Volume; #SixSentenceStory

Volume  by D. Avery

How excited they’d been on their wedding day, naively going through the rituals, blithely echoing and agreeing to conditions far off in the future, so unimaginable then, and now here they were, till death do them part. Elsa could say how many years they’d been married in total, but for better or for worse couldn’t say exactly when the time had become interminable.

How long had his chewing been so audible, she wondered, and had his breathing always been so loud? From her corner chair she could hear every whistle, wheeze and expectorant of various states of matter that had cause to enter or exit his aging body, yet when he directed speech her way he seemed only barely able to muster an incoherent mumble.

Removing one blaring ear bud he finally looked up from his phone, and repeated for her, louder and slower, “I said, we have so many memories to celebrate on our anniversary.”

“Yes, volumes,” she replied, but he didn’t hear her.

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The word from Denise at GirlieOntheEdge is “volume”, the rules are to use that word in a six sentence story. The  link is HERE

TUFF Schooling

prompt-chompWe have all heard that teaching is tough. That’s not why this teacher got going and got out, but were I still teaching I would want to teach TUFF and use it with students and colleagues.

TUFF, The Ultimate Flash Fiction, developed by Charli Mills, is a tool of reduction, revision, and refining one’s writing. She explains it further in a recent interview at The Saddle Up Saloon, or see Charli’s explanation HERE. I have discussed and shown the TUFF process at ShiftnShake with some of my fiction writing, for example in Tuff Love, and in Styling. And to clarify, though I may use the term flash fiction out of habit, the applications (and the Carrot Ranch challenges) are certainly not restricted to fiction writing.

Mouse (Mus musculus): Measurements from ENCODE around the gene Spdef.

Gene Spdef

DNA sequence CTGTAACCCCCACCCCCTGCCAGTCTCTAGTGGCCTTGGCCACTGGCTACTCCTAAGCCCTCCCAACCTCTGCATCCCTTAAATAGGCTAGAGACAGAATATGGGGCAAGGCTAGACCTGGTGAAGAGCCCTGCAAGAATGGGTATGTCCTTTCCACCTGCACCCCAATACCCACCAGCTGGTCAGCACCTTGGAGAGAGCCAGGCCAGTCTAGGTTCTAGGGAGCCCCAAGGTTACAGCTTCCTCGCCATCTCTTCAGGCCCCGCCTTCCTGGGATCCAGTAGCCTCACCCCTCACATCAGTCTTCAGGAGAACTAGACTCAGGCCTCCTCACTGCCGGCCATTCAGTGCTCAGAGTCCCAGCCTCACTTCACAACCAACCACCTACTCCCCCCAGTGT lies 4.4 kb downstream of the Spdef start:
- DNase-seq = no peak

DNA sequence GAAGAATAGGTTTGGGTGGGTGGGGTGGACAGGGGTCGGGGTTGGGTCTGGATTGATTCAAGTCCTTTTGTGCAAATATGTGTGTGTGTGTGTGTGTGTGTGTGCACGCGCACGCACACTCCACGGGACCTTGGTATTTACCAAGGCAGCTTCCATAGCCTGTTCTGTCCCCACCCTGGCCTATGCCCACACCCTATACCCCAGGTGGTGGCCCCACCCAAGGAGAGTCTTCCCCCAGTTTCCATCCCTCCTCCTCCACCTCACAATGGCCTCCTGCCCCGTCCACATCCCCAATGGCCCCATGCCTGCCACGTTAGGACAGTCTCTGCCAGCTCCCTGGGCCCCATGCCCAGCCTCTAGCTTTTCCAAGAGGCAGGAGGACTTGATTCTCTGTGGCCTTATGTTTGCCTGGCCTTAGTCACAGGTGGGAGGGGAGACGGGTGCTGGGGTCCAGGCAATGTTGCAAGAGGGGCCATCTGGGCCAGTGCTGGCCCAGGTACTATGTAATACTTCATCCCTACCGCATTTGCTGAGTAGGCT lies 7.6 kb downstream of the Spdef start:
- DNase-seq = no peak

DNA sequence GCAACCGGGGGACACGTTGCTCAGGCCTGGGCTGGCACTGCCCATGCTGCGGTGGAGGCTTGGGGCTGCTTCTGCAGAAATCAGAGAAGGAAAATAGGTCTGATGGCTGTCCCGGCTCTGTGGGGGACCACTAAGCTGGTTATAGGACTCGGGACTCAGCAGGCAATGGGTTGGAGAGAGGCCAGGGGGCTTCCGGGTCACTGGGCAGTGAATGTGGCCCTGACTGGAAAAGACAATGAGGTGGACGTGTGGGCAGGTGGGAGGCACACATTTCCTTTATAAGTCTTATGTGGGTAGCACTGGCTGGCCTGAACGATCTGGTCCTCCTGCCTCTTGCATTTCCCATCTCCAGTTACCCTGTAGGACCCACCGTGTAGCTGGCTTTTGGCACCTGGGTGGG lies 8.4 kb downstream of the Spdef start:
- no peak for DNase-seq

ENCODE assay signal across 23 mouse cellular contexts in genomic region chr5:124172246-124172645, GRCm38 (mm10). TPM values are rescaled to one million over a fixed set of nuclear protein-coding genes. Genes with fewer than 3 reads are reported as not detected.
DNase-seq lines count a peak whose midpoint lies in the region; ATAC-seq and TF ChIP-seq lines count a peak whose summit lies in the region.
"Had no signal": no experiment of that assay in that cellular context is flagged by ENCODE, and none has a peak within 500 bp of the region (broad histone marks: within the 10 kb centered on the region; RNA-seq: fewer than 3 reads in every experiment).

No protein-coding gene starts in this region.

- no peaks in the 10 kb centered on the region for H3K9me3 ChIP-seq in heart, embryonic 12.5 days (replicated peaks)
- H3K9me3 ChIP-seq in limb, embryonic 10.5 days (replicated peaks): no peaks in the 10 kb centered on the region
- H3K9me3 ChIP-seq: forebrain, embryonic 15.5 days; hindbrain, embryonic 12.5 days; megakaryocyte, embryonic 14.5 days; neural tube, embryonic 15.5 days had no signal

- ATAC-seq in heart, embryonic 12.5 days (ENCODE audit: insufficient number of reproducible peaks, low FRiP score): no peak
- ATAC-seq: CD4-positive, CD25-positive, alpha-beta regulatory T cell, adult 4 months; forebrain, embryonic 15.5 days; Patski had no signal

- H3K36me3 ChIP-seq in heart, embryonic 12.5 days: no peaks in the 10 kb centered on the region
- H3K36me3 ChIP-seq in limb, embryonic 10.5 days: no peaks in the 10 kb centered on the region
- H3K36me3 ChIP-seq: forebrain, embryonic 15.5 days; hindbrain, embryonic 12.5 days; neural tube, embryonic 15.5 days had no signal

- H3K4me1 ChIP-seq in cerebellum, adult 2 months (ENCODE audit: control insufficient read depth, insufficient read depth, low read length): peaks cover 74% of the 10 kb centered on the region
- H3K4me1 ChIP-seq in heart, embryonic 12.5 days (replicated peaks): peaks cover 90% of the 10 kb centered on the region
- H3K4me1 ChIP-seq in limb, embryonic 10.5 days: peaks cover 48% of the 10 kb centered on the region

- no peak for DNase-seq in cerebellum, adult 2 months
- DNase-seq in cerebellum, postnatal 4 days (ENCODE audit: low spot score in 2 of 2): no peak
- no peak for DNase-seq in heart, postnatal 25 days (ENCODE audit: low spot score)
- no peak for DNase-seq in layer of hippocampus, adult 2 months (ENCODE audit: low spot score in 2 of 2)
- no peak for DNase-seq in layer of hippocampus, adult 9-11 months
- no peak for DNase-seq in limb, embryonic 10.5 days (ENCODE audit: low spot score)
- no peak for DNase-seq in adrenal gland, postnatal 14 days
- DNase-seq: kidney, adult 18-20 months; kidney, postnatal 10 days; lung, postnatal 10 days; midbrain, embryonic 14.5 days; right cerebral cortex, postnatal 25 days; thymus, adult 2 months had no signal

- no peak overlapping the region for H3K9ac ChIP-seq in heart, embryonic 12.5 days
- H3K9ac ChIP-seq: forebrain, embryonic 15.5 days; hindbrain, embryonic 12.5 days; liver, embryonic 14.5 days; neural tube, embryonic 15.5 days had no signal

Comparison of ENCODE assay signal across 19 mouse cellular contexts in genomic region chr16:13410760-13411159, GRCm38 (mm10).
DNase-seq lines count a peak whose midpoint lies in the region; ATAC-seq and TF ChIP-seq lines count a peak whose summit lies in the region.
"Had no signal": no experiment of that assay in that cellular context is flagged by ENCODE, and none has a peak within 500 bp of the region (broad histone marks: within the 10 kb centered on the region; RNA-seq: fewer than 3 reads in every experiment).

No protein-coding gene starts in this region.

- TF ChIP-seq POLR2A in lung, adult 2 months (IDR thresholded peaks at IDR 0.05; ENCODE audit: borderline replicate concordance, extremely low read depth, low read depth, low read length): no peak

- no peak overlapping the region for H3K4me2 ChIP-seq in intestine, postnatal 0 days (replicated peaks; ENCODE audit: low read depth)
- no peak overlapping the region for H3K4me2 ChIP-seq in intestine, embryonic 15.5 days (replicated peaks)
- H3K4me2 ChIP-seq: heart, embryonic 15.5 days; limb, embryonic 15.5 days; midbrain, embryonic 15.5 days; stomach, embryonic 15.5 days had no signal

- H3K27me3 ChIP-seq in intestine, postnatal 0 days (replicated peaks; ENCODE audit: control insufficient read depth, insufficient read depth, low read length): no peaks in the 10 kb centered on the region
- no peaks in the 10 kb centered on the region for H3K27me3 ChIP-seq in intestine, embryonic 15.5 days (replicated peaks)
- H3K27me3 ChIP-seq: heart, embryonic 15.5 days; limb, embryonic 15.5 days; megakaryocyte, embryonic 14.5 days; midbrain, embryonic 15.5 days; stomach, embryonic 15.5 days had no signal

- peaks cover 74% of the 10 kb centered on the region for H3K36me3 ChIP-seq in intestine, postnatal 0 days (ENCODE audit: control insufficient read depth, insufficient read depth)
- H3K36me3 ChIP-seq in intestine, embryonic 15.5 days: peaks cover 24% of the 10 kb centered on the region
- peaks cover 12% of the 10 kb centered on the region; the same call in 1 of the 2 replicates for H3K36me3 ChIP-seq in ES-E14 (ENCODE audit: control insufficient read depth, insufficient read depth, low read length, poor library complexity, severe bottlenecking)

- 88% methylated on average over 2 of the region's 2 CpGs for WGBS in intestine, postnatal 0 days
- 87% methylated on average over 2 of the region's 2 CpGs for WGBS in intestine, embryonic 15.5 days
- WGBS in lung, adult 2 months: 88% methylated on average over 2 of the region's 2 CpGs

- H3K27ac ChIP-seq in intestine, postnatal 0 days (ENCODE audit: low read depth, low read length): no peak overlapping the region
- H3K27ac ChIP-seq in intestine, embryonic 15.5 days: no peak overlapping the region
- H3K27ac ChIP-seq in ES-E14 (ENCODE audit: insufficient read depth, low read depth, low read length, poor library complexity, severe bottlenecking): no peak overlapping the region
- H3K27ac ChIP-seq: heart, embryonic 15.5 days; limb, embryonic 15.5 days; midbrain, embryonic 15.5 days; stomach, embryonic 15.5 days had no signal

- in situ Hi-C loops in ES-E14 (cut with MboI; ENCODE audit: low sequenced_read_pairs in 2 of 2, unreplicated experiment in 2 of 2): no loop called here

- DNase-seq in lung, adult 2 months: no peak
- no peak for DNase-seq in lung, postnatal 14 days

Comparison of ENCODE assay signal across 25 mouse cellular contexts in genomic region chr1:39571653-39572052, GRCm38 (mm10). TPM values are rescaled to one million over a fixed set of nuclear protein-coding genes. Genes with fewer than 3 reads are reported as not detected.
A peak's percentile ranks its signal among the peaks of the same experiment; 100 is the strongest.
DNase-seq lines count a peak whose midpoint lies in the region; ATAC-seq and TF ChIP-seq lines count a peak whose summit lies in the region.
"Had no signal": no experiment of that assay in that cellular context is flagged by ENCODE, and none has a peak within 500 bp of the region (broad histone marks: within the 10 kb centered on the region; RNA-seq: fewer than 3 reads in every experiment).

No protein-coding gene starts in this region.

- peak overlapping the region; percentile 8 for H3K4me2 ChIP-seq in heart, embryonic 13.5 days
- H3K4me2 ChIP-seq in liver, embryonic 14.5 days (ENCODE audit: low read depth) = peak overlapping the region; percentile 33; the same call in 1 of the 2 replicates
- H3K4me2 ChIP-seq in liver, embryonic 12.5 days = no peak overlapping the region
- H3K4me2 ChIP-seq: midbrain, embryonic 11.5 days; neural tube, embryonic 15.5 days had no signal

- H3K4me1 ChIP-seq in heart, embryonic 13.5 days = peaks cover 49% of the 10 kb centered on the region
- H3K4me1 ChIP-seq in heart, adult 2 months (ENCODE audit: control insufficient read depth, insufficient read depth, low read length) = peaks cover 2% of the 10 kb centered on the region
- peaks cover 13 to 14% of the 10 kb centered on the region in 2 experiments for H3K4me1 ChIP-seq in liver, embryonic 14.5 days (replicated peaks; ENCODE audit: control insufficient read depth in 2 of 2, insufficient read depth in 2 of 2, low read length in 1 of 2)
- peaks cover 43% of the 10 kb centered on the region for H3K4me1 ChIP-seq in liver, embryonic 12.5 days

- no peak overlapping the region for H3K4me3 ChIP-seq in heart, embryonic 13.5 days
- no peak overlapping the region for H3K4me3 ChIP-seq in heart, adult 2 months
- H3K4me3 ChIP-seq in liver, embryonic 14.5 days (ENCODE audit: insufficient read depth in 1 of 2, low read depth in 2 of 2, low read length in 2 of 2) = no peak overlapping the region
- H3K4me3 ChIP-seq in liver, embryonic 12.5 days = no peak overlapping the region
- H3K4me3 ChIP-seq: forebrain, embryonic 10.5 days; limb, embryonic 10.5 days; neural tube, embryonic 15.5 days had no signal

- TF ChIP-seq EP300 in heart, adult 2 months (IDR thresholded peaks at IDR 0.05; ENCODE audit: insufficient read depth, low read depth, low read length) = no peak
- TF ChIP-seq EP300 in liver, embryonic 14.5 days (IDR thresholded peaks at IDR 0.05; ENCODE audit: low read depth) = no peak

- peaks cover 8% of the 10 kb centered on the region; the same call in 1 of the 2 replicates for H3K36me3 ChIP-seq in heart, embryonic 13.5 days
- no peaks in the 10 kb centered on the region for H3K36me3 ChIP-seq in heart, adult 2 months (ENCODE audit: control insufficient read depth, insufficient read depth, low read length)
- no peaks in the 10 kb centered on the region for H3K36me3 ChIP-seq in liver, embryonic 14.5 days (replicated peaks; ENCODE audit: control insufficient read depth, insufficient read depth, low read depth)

At the heart of TUFF is the 99 word piece of writing, at least that’s the word count arrived at by Charli and her Carrot Ranchers for the weekly writing challenges. The main idea is a word restriction, no more, no less, but I believe a number near to a hundred is good for both writer and reader. As schools are full of writers and readers, let’s examine these flash fiction tools, the 99 word constraint and TUFF, with students and teachers in mind, for these tools are advantageous to both groups.

In many ways teaching is like blogging. Even before Covid and remote learning, much of the communication is digital and many teachers maintain a website and social media accounts related to their classrooms. For those communications and word snapshots teachers should want to become effective at a ‘less is more’ style of writing. Specific emails or messages, especially those difficult ones that teachers sometimes must write to parents, principals, or colleagues, also benefit from the steps proscribed for TUFF. Write the one you will not send first; pour it out on the page, uncensored. That’s the free-write. Then pare that down (or build it up) to 99 words, words that might be more suitable for your audience yet still maintains the point that has to be made. To be sure of that point and your word choice, go the next steps; reduce those 99 to 59 then 9 words. You will see your word choice improve, your point made stronger and more clear with these reductions. You will also be much calmer and clearer than when you spilled the free-write. Now pick and choose from these versions to build another 99-word version. In this application, the difficult email, 99 words is plenty, and is about the most people are going to want to read. You may even want to revise the 59- or 9-word version and keep the message even briefer.

A teacher would also benefit from using TUFF for vision statements and goal setting, whether it’s at the beginning of a new school year, term, or unit of study. Bloggers were encouraged to do something similar at Carrot Ranch’s Saddle Up Saloon; you can see my take on that HERE. For teachers this could be a powerful exercise personally and professionally and again, could be helpful on social media and communication sites.